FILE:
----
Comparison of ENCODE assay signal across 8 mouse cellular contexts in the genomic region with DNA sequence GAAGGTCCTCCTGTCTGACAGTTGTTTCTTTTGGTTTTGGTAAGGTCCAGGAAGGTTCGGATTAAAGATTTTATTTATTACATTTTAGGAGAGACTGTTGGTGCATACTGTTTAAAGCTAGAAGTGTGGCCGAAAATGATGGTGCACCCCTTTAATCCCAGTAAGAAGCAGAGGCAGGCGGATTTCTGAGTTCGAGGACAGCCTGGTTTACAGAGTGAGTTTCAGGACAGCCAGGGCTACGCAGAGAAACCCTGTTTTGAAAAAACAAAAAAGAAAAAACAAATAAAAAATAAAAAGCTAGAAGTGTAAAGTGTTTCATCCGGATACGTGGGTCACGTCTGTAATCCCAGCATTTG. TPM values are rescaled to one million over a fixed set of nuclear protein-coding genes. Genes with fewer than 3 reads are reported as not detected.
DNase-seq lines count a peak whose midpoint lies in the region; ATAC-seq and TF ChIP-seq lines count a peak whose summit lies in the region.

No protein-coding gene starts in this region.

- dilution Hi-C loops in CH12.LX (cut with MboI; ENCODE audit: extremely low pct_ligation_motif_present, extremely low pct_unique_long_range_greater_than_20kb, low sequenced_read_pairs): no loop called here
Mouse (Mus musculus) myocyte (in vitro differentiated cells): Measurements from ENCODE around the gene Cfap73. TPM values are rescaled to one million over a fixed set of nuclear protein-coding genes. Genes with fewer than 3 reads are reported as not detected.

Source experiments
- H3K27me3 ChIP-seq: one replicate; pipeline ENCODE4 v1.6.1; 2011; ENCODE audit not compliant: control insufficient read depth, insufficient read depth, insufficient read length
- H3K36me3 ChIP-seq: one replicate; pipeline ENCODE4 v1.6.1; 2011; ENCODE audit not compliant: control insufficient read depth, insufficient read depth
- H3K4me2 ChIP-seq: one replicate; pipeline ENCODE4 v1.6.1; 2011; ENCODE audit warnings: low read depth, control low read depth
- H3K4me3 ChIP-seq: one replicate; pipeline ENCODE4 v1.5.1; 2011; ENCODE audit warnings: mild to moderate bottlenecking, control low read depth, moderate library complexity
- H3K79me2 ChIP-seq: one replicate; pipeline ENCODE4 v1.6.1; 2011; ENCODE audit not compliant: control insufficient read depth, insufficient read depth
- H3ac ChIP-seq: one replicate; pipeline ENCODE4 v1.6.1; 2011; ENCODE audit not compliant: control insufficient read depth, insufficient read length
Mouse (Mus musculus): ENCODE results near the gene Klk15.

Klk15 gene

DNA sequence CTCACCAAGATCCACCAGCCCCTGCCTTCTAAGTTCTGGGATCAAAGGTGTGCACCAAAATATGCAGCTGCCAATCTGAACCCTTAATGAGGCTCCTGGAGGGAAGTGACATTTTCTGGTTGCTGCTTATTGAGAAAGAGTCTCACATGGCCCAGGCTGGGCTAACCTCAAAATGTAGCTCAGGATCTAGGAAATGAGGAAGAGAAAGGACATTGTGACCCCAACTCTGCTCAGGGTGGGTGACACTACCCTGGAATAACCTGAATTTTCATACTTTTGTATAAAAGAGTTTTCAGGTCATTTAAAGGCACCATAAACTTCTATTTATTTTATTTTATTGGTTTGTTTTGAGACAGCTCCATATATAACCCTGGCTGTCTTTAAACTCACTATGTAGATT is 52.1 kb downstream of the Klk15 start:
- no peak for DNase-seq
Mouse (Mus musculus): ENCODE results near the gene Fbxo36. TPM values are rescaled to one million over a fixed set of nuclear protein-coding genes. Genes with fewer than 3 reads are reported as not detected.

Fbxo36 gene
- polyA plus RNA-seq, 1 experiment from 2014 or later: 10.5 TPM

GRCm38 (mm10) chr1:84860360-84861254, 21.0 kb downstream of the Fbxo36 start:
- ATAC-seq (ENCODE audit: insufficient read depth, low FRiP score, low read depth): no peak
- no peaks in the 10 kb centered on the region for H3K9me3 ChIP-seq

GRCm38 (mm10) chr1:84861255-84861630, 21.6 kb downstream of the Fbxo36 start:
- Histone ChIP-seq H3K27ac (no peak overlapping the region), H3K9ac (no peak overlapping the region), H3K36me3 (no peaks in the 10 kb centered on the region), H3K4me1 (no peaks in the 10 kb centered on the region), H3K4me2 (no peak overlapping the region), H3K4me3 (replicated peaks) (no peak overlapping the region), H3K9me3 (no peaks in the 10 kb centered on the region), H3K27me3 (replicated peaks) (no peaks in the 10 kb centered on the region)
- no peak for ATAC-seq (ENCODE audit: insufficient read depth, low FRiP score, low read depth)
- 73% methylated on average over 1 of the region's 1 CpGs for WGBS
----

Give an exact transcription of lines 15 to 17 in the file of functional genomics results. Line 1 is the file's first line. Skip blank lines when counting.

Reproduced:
DNA sequence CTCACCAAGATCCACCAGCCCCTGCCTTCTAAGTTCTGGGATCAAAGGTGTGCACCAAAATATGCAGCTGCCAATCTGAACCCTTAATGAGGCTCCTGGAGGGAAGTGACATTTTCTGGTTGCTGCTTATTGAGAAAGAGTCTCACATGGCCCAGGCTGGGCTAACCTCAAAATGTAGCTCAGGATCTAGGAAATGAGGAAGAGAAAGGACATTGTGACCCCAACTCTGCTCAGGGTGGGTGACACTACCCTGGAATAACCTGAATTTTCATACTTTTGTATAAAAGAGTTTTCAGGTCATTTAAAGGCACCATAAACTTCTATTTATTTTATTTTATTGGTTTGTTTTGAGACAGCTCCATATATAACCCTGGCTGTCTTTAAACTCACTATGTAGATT is 52.1 kb downstream of the Klk15 start:
- no peak for DNase-seq
Mouse (Mus musculus): ENCODE results near the gene Fbxo36. TPM values are rescaled to one million over a fixed set of nuclear protein-coding genes. Genes with fewer than 3 reads are reported as not detected.